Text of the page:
Induction of Bacterial Canker Resistance in Tomato Plants Using Plant Growth Promoting Rhizobacteria
Yuliya Kolomiiets1, *, Ivan Grygoryuk1, Artur Likhanov2, Lyudmila Butsenko3, Yaroslav Blume4
By inducing the production of inhibitory allelochemicals and mechanisms of systemic resistance plant growth promoting bacteria (PGPB) help plants to cope with stresses.
In this study cell suspensions of Bacillus subtilis, Pseudomonas fluorescens or Azotobacter chroococcum were used to test the efficacy of these PGPB in inducing resistance in tomato (Lycopersicon esculentum Mill) against Clavibacter michiganensis subsp michiganensis, a bacteria known to cause canker disease. To test this hypothesis, seedlings of Chaika variety, characterized by short growing, early-ripening, high productivity and resistance against fusarium and the C. michiganensis strain ІZ-38 isolated in Kyiv were employed.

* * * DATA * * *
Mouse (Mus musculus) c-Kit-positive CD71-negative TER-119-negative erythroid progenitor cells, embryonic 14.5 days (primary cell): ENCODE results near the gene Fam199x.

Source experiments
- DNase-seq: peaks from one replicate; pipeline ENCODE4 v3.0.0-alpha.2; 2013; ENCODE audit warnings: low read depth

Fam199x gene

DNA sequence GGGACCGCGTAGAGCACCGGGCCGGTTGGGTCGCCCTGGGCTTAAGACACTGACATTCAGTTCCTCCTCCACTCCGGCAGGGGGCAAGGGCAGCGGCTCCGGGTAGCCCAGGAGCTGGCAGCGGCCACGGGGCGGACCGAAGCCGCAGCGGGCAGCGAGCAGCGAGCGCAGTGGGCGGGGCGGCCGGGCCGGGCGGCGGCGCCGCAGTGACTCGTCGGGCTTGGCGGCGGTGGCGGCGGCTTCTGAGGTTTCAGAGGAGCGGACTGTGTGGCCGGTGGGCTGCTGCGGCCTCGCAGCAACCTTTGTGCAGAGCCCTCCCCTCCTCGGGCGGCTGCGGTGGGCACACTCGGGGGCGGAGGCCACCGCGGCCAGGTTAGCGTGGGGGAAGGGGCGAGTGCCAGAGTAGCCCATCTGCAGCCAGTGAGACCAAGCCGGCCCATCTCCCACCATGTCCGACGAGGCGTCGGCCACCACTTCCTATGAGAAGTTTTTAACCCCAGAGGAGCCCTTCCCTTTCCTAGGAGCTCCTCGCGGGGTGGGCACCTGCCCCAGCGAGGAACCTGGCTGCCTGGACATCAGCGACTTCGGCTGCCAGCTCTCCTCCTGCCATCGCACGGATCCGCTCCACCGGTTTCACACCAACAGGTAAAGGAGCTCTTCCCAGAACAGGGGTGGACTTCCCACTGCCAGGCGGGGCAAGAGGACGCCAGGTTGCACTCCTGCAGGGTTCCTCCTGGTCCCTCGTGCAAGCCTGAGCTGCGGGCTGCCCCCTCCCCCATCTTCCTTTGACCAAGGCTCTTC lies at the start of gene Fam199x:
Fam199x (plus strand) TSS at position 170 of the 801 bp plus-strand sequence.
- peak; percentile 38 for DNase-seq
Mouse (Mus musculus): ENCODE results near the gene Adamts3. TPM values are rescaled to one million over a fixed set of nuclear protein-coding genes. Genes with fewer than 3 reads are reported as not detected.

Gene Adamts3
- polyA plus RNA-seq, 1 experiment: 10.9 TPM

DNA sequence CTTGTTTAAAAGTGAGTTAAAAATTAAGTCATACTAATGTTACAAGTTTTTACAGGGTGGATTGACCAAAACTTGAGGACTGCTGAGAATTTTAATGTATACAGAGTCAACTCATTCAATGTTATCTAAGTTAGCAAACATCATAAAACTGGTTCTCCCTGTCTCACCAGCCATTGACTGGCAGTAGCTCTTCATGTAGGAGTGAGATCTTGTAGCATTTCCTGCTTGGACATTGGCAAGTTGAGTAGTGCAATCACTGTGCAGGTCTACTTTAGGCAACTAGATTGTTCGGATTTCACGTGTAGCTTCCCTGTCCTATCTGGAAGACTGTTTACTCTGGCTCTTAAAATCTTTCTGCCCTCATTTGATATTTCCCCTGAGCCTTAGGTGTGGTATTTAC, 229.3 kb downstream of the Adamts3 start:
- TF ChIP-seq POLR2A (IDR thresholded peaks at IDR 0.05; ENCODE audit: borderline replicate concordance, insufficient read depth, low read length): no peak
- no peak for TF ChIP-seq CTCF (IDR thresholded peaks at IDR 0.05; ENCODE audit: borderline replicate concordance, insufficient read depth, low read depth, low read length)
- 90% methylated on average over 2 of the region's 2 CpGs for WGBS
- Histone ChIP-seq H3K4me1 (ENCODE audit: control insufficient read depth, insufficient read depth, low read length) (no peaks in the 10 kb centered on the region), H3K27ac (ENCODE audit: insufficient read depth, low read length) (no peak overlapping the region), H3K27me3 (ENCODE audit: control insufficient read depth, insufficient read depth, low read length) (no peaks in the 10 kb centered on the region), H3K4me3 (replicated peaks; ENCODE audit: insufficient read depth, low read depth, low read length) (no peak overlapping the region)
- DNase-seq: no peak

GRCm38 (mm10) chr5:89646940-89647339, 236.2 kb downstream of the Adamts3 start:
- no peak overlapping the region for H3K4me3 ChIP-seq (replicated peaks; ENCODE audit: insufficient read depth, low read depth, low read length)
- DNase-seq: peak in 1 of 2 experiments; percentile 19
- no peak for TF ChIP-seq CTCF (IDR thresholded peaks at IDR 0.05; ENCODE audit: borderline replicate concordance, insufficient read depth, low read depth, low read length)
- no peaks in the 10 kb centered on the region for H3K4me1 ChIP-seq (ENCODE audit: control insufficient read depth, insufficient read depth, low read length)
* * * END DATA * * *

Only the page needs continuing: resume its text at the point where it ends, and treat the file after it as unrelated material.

The use of cell suspensions of the PGPB B. subtilis, A. chroococcum or P. fluorescens induced an increment in the resistance of tomato plants against the causative agent of bacterial canker (C. michiganensis subsp. michiganensis) by 42–50%. PGPB in fact promoted in C. michiganensis infected tomato plants: i) the accumulation of chlorophyll a and b and carotenoids; ii) the thickening of the upper and lower epidermis of leaves; iii) the deposition of biopolymers with protective properties in epidermal cells; iv) the activity of the peroxidase enzyme and v) the net productivity of photosynthesis.
* Address correspondence to this author at National University of Life and Environmental Sciences of Ukraine, Ukraine; Tel: +380 (044) 527-85-17; E-mail: firstname.lastname@example.org